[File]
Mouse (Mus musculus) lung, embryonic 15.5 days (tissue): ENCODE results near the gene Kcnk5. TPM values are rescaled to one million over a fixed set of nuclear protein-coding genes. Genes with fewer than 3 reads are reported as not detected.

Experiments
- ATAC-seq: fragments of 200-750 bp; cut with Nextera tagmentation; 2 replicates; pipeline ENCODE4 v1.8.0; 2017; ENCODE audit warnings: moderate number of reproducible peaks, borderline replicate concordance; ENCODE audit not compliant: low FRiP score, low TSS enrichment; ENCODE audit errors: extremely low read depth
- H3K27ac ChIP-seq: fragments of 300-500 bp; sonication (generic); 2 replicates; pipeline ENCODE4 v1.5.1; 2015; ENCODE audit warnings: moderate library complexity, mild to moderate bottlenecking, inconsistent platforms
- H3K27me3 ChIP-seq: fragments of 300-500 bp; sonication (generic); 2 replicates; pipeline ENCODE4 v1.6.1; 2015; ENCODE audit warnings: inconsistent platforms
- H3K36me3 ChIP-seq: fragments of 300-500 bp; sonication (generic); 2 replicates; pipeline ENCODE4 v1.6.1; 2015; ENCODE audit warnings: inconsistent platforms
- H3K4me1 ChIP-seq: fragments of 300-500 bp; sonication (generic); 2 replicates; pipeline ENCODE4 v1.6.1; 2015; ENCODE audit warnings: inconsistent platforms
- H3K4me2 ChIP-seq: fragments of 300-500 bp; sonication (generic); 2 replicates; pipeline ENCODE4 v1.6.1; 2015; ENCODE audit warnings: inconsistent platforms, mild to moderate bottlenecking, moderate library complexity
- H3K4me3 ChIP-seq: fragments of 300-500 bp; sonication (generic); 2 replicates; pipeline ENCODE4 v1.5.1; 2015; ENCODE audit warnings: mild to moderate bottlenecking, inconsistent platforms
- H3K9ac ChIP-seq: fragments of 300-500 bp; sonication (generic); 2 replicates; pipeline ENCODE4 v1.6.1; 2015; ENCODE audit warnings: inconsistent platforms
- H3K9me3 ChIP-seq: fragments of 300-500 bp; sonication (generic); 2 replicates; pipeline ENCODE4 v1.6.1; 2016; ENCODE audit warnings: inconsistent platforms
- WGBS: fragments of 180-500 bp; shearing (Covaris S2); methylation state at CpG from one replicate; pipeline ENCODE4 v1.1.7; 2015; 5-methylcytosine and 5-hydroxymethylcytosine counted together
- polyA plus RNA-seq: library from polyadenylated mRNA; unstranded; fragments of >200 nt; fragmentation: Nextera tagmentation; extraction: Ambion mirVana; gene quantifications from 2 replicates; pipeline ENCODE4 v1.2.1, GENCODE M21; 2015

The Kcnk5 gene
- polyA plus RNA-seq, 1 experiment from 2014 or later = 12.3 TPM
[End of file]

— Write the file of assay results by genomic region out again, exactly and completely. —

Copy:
Mouse (Mus musculus) lung, embryonic 15.5 days (tissue): ENCODE results near the gene Kcnk5. TPM values are rescaled to one million over a fixed set of nuclear protein-coding genes. Genes with fewer than 3 reads are reported as not detected.

Experiments
- ATAC-seq: fragments of 200-750 bp; cut with Nextera tagmentation; 2 replicates; pipeline ENCODE4 v1.8.0; 2017; ENCODE audit warnings: moderate number of reproducible peaks, borderline replicate concordance; ENCODE audit not compliant: low FRiP score, low TSS enrichment; ENCODE audit errors: extremely low read depth
- H3K27ac ChIP-seq: fragments of 300-500 bp; sonication (generic); 2 replicates; pipeline ENCODE4 v1.5.1; 2015; ENCODE audit warnings: moderate library complexity, mild to moderate bottlenecking, inconsistent platforms
- H3K27me3 ChIP-seq: fragments of 300-500 bp; sonication (generic); 2 replicates; pipeline ENCODE4 v1.6.1; 2015; ENCODE audit warnings: inconsistent platforms
- H3K36me3 ChIP-seq: fragments of 300-500 bp; sonication (generic); 2 replicates; pipeline ENCODE4 v1.6.1; 2015; ENCODE audit warnings: inconsistent platforms
- H3K4me1 ChIP-seq: fragments of 300-500 bp; sonication (generic); 2 replicates; pipeline ENCODE4 v1.6.1; 2015; ENCODE audit warnings: inconsistent platforms
- H3K4me2 ChIP-seq: fragments of 300-500 bp; sonication (generic); 2 replicates; pipeline ENCODE4 v1.6.1; 2015; ENCODE audit warnings: inconsistent platforms, mild to moderate bottlenecking, moderate library complexity
- H3K4me3 ChIP-seq: fragments of 300-500 bp; sonication (generic); 2 replicates; pipeline ENCODE4 v1.5.1; 2015; ENCODE audit warnings: mild to moderate bottlenecking, inconsistent platforms
- H3K9ac ChIP-seq: fragments of 300-500 bp; sonication (generic); 2 replicates; pipeline ENCODE4 v1.6.1; 2015; ENCODE audit warnings: inconsistent platforms
- H3K9me3 ChIP-seq: fragments of 300-500 bp; sonication (generic); 2 replicates; pipeline ENCODE4 v1.6.1; 2016; ENCODE audit warnings: inconsistent platforms
- WGBS: fragments of 180-500 bp; shearing (Covaris S2); methylation state at CpG from one replicate; pipeline ENCODE4 v1.1.7; 2015; 5-methylcytosine and 5-hydroxymethylcytosine counted together
- polyA plus RNA-seq: library from polyadenylated mRNA; unstranded; fragments of >200 nt; fragmentation: Nextera tagmentation; extraction: Ambion mirVana; gene quantifications from 2 replicates; pipeline ENCODE4 v1.2.1, GENCODE M21; 2015

The Kcnk5 gene
- polyA plus RNA-seq, 1 experiment from 2014 or later = 12.3 TPM